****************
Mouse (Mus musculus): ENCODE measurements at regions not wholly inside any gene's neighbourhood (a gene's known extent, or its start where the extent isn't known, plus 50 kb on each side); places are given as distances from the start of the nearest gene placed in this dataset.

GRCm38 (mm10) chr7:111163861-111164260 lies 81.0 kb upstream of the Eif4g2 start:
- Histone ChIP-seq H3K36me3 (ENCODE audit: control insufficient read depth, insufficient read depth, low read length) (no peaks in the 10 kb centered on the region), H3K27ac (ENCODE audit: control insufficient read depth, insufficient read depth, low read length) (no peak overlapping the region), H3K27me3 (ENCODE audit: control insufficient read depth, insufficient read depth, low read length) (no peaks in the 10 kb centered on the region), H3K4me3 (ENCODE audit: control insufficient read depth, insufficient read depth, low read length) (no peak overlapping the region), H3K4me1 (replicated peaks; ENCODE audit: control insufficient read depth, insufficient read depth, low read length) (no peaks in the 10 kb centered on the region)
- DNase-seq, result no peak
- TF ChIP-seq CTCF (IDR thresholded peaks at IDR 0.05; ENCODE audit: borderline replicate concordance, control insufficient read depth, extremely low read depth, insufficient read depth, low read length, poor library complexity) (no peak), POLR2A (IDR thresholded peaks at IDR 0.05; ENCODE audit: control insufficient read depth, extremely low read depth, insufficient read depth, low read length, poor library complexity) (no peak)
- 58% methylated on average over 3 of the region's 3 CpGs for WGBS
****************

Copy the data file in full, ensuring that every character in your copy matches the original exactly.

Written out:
Mouse (Mus musculus): ENCODE measurements at regions not wholly inside any gene's neighbourhood (a gene's known extent, or its start where the extent isn't known, plus 50 kb on each side); places are given as distances from the start of the nearest gene placed in this dataset.

GRCm38 (mm10) chr7:111163861-111164260 lies 81.0 kb upstream of the Eif4g2 start:
- Histone ChIP-seq H3K36me3 (ENCODE audit: control insufficient read depth, insufficient read depth, low read length) (no peaks in the 10 kb centered on the region), H3K27ac (ENCODE audit: control insufficient read depth, insufficient read depth, low read length) (no peak overlapping the region), H3K27me3 (ENCODE audit: control insufficient read depth, insufficient read depth, low read length) (no peaks in the 10 kb centered on the region), H3K4me3 (ENCODE audit: control insufficient read depth, insufficient read depth, low read length) (no peak overlapping the region), H3K4me1 (replicated peaks; ENCODE audit: control insufficient read depth, insufficient read depth, low read length) (no peaks in the 10 kb centered on the region)
- DNase-seq, result no peak
- TF ChIP-seq CTCF (IDR thresholded peaks at IDR 0.05; ENCODE audit: borderline replicate concordance, control insufficient read depth, extremely low read depth, insufficient read depth, low read length, poor library complexity) (no peak), POLR2A (IDR thresholded peaks at IDR 0.05; ENCODE audit: control insufficient read depth, extremely low read depth, insufficient read depth, low read length, poor library complexity) (no peak)
- 58% methylated on average over 3 of the region's 3 CpGs for WGBS